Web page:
We aimed to increase forage diversity by providing wildflower strips, but the use of wildflower strips by M. rotundata was low and did not increase M. rotundata macronutrient stores or overwintering survival. The low sustainability of managed M. rotundata populations in the United States may be driven by factors other than forage diversity, such as availability of nesting materials, storage handling and conditions, parasites, and high stocking densities (Pitts-Singer and Cane 2010). Megachile rotundata offspring fed on provisions early in the season were larger and had higher survival rates than their late-season counterparts. Healthy reliance on a single forage may be a result of efficient foraging on a high density of alfalfa flowers that also provide high-quality protein (Taha et al. 2019). Differences between FTR and STR survival and macronutrient content under extended cold storage open inquiry into a possible energetics mechanism behind the dramatic emergence success of M. rotundata under FTR. Exposure to warm pulses during extended cold storage increased accessible and stored carbohydrates while decreasing lipid stores, revealing a potential energy cost of FTR in our study organism. A closer look at specific lipids, reproduction, and post-emergence performance would help us better understand potential tradeoffs of FTR. Our findings build upon previous work investigating distinctions between STR- and FTR- treated bees to better understand mechanisms leading to FTR's benefits for overwintering survival for M. rotundata and other insects.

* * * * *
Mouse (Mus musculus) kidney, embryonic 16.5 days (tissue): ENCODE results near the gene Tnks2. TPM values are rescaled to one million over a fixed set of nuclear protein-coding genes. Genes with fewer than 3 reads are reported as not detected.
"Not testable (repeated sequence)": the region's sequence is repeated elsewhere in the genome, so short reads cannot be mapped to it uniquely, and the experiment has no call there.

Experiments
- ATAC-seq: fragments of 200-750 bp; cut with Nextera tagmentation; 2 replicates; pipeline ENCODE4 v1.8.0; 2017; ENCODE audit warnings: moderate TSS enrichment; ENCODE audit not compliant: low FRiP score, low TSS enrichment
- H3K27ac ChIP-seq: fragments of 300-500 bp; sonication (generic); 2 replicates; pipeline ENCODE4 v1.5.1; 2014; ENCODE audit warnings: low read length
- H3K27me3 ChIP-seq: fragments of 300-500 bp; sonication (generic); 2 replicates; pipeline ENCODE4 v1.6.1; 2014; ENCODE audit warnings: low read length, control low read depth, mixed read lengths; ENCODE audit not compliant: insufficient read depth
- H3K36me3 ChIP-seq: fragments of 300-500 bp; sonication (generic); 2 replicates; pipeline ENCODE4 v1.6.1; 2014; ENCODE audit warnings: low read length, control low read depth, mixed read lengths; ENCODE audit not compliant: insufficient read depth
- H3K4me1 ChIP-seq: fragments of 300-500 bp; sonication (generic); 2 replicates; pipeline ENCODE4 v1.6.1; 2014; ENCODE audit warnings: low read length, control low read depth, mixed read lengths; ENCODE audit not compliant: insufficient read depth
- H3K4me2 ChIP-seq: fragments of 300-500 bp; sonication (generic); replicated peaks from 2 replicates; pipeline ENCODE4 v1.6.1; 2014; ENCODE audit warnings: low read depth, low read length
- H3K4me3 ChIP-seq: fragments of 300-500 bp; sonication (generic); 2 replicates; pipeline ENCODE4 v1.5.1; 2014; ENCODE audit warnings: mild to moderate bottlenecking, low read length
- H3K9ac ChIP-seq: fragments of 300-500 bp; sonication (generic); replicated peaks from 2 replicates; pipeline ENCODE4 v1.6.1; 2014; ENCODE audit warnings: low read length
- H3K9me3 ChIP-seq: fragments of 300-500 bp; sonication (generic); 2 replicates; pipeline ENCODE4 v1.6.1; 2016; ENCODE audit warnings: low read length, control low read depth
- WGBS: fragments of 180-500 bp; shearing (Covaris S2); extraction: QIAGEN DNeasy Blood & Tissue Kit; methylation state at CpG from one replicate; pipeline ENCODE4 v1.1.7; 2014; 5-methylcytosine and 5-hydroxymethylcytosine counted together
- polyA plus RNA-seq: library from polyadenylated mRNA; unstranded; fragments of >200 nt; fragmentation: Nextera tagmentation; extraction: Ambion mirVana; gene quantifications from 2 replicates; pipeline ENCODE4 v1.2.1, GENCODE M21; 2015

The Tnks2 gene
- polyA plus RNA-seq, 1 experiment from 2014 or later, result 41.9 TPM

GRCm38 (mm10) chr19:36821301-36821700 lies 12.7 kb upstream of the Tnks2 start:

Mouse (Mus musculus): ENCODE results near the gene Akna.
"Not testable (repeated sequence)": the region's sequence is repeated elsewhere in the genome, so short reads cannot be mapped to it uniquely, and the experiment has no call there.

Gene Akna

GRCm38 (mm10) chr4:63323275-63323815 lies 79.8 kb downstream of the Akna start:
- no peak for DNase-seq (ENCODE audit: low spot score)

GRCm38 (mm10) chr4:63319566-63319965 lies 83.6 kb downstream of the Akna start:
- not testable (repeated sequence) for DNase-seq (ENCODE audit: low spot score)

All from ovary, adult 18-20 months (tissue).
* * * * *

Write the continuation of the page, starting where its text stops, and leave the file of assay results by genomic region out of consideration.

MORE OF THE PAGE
Special thanks to Giancarlo Lopez-Martinez for his mentorship, training on macronutrient analyses, and feedback on earlier versions of this manuscript. We are grateful to Michael and Megan Dillon for macronutrient extraction and microplate assay protocols, to Marcia Hagen for her expertise and training on lipid analyses, as well as to Marnie Larson, Lloyd Billey, and Arun Rajamohan for their technical support. Kathleen Yeater provided helpful statistical guidance. Thank you to lab assistants Colin Bales, Kenan Stoltenow, Priscilla Xiong, Nyle Jonason, Alex Everson, Micki Palmersheim, Korie DeBardlabon, and Isaac Arnold. We appreciate Tom Helm, Dave Gettel, Robert Dunn, and Laura Smith for field logistical support and advice; Justin Runyon, Ruth O'Neill, Amelia Dolan, Lisa Seelye, Lauren Larios, and members of the Burkle Lab and the Peterson Lab (MSU) for help planting alfalfa plots; Ruth O'Neill for designing and building bee shelters; and field assistants Jacklynn Lathrop and Joshua Botti-Anderson. The Greenlee lab provided helpful comments on an early version of this manuscript. This work is supported by the National Science Foundation under Grant No. 1826834, the Agriculture and Food Research Initiative #2016-67013-24752 from the USDA National Institute of Food and Agriculture, the Montana Agricultural Experiment Station, the Montana State University College of Agriculture Research Innovation Grant Program (#911041), and the USDA-Agricultural Research Service Project Plan (#3060-21000-041-00D).